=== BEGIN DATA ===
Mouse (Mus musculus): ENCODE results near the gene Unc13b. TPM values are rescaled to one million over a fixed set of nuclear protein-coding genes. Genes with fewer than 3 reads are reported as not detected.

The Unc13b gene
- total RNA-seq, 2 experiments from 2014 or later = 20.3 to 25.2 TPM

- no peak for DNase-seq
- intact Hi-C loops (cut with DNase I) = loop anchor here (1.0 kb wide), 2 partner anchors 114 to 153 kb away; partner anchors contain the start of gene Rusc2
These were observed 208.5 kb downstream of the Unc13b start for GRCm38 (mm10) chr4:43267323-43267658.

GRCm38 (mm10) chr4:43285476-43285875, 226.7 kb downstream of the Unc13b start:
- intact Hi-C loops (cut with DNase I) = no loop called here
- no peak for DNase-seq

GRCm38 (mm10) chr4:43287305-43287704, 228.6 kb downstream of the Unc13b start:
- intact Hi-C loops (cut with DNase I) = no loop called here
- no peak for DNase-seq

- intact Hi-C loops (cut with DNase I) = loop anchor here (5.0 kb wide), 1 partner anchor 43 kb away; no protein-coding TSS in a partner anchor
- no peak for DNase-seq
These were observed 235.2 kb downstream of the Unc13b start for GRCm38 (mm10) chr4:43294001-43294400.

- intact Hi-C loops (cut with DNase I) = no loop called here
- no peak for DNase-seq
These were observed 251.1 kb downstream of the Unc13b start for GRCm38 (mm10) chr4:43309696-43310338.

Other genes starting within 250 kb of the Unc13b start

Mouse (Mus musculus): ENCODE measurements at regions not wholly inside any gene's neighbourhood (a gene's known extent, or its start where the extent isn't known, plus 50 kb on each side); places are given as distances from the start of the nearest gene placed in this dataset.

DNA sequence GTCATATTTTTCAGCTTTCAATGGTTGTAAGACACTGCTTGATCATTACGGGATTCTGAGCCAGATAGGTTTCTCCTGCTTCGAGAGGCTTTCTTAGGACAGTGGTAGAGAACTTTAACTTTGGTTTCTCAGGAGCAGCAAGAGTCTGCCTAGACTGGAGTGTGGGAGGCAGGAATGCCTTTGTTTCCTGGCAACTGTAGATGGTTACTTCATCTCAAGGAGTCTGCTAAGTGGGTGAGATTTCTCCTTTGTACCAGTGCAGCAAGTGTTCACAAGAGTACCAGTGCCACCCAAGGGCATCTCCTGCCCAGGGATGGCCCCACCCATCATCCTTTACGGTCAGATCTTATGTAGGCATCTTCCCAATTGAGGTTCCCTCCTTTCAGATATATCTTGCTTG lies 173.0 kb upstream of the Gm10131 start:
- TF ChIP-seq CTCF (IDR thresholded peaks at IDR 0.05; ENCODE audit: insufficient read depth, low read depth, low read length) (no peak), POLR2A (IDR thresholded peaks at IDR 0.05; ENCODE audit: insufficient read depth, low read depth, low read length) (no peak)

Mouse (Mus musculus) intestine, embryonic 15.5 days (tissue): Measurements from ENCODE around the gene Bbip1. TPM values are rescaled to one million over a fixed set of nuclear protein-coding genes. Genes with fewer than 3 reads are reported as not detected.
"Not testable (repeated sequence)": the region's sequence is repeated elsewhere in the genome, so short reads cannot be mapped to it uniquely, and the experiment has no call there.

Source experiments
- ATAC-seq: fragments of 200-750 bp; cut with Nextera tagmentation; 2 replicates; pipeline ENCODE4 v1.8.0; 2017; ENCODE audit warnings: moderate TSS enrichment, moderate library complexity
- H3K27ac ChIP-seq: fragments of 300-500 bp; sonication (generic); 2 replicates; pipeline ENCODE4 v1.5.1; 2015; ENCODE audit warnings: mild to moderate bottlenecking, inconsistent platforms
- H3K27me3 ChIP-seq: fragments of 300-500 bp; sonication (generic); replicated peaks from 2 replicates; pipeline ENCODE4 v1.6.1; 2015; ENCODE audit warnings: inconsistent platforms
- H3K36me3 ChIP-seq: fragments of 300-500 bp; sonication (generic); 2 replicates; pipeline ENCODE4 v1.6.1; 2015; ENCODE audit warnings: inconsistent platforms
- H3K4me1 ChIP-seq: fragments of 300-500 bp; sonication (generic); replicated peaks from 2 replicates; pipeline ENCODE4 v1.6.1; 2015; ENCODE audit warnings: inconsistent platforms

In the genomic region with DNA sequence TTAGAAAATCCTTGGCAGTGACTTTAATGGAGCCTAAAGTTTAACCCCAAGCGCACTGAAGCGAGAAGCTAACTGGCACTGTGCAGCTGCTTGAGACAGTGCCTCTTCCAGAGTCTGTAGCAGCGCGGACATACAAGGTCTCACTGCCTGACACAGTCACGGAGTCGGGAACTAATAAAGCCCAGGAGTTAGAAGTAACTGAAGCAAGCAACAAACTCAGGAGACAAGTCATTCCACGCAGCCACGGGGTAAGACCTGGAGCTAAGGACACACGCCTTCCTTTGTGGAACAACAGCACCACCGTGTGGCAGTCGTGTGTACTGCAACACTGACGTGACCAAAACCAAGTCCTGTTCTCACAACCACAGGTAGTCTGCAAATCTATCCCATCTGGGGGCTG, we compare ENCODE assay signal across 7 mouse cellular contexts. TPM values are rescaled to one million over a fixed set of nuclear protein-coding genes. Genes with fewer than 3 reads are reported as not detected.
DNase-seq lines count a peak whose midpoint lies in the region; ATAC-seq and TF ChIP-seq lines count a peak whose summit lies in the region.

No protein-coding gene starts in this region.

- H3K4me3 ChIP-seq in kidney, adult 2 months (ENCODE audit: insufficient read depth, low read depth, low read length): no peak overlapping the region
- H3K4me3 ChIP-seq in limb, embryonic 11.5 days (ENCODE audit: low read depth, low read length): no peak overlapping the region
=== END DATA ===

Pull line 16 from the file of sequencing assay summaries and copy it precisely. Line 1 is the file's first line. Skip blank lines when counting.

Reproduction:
- intact Hi-C loops (cut with DNase I) = no loop called here